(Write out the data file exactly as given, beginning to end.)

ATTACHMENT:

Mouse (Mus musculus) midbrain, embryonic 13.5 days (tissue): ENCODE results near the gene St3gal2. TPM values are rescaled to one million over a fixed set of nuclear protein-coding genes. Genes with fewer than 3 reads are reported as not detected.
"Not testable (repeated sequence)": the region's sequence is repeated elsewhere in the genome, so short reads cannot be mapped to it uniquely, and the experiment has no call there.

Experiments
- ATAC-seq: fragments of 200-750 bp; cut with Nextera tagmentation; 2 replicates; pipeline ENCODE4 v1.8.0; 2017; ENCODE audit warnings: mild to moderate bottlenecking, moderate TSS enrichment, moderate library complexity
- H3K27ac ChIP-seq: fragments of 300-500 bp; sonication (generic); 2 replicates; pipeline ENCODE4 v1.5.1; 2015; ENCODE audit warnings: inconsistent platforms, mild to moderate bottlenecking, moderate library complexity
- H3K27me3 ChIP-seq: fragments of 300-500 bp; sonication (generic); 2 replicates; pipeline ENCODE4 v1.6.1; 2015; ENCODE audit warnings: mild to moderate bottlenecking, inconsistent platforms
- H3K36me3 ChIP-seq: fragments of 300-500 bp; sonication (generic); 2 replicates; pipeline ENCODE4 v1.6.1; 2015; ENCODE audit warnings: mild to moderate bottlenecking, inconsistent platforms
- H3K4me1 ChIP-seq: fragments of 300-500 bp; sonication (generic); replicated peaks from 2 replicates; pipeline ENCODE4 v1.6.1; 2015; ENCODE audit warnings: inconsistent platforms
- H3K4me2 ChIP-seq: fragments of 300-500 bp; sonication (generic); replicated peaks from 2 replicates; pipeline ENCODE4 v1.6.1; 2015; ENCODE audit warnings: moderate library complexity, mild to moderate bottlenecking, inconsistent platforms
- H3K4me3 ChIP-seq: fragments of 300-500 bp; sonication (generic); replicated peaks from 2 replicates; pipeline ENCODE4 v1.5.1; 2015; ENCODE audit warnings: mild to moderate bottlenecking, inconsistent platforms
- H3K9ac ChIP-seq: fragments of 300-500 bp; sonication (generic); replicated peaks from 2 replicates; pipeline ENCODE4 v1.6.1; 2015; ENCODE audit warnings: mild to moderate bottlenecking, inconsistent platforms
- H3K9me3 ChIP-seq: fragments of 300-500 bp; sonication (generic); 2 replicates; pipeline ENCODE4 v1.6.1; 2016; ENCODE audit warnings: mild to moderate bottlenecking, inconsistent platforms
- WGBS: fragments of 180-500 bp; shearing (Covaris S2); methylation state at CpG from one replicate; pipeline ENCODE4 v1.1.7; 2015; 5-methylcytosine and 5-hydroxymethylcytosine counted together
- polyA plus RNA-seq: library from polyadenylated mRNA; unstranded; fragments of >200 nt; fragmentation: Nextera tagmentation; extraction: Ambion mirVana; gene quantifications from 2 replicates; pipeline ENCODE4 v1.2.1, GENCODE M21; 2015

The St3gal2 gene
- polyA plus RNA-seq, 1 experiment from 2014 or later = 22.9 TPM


Mouse (Mus musculus) midbrain, embryonic 13.5 days (tissue): ENCODE results near the gene St3gal2. TPM values are rescaled to one million over a fixed set of nuclear protein-coding genes. Genes with fewer than 3 reads are reported as not detected.
"Not testable (repeated sequence)": the region's sequence is repeated elsewhere in the genome, so short reads cannot be mapped to it uniquely, and the experiment has no call there.

Experiments
- ATAC-seq: fragments of 200-750 bp; cut with Nextera tagmentation; 2 replicates; pipeline ENCODE4 v1.8.0; 2017; ENCODE audit warnings: mild to moderate bottlenecking, moderate TSS enrichment, moderate library complexity
- H3K27ac ChIP-seq: fragments of 300-500 bp; sonication (generic); 2 replicates; pipeline ENCODE4 v1.5.1; 2015; ENCODE audit warnings: inconsistent platforms, mild to moderate bottlenecking, moderate library complexity
- H3K27me3 ChIP-seq: fragments of 300-500 bp; sonication (generic); 2 replicates; pipeline ENCODE4 v1.6.1; 2015; ENCODE audit warnings: mild to moderate bottlenecking, inconsistent platforms
- H3K36me3 ChIP-seq: fragments of 300-500 bp; sonication (generic); 2 replicates; pipeline ENCODE4 v1.6.1; 2015; ENCODE audit warnings: mild to moderate bottlenecking, inconsistent platforms
- H3K4me1 ChIP-seq: fragments of 300-500 bp; sonication (generic); replicated peaks from 2 replicates; pipeline ENCODE4 v1.6.1; 2015; ENCODE audit warnings: inconsistent platforms
- H3K4me2 ChIP-seq: fragments of 300-500 bp; sonication (generic); replicated peaks from 2 replicates; pipeline ENCODE4 v1.6.1; 2015; ENCODE audit warnings: moderate library complexity, mild to moderate bottlenecking, inconsistent platforms
- H3K4me3 ChIP-seq: fragments of 300-500 bp; sonication (generic); replicated peaks from 2 replicates; pipeline ENCODE4 v1.5.1; 2015; ENCODE audit warnings: mild to moderate bottlenecking, inconsistent platforms
- H3K9ac ChIP-seq: fragments of 300-500 bp; sonication (generic); replicated peaks from 2 replicates; pipeline ENCODE4 v1.6.1; 2015; ENCODE audit warnings: mild to moderate bottlenecking, inconsistent platforms
- H3K9me3 ChIP-seq: fragments of 300-500 bp; sonication (generic); 2 replicates; pipeline ENCODE4 v1.6.1; 2016; ENCODE audit warnings: mild to moderate bottlenecking, inconsistent platforms
- WGBS: fragments of 180-500 bp; shearing (Covaris S2); methylation state at CpG from one replicate; pipeline ENCODE4 v1.1.7; 2015; 5-methylcytosine and 5-hydroxymethylcytosine counted together
- polyA plus RNA-seq: library from polyadenylated mRNA; unstranded; fragments of >200 nt; fragmentation: Nextera tagmentation; extraction: Ambion mirVana; gene quantifications from 2 replicates; pipeline ENCODE4 v1.2.1, GENCODE M21; 2015

The St3gal2 gene
- polyA plus RNA-seq, 1 experiment from 2014 or later = 22.9 TPM